Roland W. Burris talked to reporters at news conference at Midway Airport in Chicago on Monday before leaving for Washington.
Stanley Fish - Think Again of The NY Times
January 8, 2009, 10:00 pm
The arguments against seating Roland Burris as the junior senator from Illinois come down to one word: “tainted.” It is not Mr. Burris who is said to be tainted. It is, rather, the man who appointed him, Gov. Rod Blagojevich, who has been caught on tape saying many sleazy, self-serving and despicable things.
It is not clear, however, that Mr. Blagojevich has actually done anything that merits either his conviction or impeachment. On that question, time will tell. And suppose that in the long run the governor is cleared of all charges, and suppose that in the short run Mr. Burris is denied a seat and someone else is appointed in his place. What then? Is the second appointee now dismissed because his or her appointment was “tainted” (he or she reached office as the result of an injustice)? Does the state start all over again and hold a new election?
Questions like these highlight the difficulties and conundrums that arise once the lawfulness of an official action is made to depend on the purity of the person who performs it. If the rectitude of the office-holder is crucial, how far back does one go in an effort to validate it? College? High school? Grade school? Sand box?
If an act can be declared null and void by a demonstration that those who signed off on it are unworthy, do all official acts rest on a foundation of sand? Can apparently settled decisions be undone in a second when evidence of venality is uncovered? Does your daughter lose her place in a college because the admissions officer who let her in turns out to be an embezzler? Do DWI convictions get reversed when the judge is revealed to be a drunkard? Is your marriage invalidated because the clerk or cleric who performed it cheated on his wife or stole from the poor box?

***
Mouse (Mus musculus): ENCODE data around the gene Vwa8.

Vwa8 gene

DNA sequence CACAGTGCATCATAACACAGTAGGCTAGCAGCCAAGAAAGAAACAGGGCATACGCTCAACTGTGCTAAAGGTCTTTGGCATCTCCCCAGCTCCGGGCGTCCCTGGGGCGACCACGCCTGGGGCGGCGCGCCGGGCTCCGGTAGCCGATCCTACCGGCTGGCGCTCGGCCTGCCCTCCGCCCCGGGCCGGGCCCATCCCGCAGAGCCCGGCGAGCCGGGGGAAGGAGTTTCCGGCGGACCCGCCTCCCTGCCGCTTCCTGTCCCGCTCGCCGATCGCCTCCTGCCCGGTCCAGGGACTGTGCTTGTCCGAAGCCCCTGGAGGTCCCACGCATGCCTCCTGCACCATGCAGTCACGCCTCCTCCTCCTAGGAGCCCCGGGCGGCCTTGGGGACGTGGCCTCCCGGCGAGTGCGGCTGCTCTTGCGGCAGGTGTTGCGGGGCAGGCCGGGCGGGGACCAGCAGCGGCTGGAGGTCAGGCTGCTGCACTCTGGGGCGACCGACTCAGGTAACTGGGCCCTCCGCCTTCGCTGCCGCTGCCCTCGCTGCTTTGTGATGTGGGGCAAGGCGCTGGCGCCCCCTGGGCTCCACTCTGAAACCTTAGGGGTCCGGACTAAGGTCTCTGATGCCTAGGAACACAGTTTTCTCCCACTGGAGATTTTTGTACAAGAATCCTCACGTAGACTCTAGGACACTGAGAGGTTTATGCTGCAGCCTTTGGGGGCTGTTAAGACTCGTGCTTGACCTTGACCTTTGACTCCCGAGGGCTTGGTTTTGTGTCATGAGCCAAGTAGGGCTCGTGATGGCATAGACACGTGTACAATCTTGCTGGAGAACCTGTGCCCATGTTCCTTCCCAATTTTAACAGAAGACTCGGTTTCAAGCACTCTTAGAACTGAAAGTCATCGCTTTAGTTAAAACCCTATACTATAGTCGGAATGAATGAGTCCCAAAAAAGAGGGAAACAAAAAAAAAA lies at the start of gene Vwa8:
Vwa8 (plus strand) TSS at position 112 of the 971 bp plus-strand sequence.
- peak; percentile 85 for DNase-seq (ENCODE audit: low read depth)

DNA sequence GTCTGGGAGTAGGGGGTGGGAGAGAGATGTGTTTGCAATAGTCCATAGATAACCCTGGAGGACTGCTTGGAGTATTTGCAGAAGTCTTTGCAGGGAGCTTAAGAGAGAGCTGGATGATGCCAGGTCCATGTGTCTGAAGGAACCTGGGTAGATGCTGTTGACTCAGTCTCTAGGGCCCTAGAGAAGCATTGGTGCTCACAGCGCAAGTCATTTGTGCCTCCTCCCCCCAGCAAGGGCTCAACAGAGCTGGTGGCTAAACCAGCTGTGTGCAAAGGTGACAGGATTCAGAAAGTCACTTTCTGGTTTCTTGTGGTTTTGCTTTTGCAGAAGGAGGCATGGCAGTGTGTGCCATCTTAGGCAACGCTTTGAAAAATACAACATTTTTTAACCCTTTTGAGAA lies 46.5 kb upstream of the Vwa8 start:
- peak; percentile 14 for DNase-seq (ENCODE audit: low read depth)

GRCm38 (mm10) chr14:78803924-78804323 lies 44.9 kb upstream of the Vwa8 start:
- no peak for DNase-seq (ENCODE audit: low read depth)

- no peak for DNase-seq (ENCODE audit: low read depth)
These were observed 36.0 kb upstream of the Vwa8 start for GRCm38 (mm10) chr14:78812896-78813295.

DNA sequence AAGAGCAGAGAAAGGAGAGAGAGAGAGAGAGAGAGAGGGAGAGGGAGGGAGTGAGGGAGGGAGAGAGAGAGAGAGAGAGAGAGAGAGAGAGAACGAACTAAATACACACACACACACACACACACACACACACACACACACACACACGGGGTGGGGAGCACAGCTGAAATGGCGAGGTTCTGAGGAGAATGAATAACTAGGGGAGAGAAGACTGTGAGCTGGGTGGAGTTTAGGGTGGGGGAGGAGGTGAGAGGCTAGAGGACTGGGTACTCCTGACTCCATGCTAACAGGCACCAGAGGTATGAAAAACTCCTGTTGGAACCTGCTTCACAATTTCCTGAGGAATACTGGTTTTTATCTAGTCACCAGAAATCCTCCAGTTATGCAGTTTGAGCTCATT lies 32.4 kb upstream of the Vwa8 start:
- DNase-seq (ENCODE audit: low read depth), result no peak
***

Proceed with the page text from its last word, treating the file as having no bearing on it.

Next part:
This last question is not new. It was debated in the 4th and 5th centuries in the context of what is known as the Donatist controversy. This debate was about the status of churchmen who had cooperated with the emperor Diocletian during the period when he was actively persecuting Christians. The Donatists argued that those who had betrayed their faith under pressure and then returned to the fold when the persecutions were over had lost the authority to perform their priestly offices, including the offices of administering the sacraments and making ecclesiastical appointments. In their view, priestly authority was a function of personal virtue, and when a new bishop was consecrated by someone they considered tainted, they rejected him and consecrated another.
In opposition, St. Augustine (rejecting the position that the church should be made up only of saints) contended that priestly authority derived from the institution of the Church and ultimately from its head, Jesus Christ. Whatever infirmities a man may have (and as fallen creatures, Augustine observes, we all have them) are submerged in the office he holds. It is the office that speaks, appoints and consecrates. Its legitimacy does not vary with personal qualities of the imperfect human being who is the temporary custodian of a power that at once exceeds and transforms him.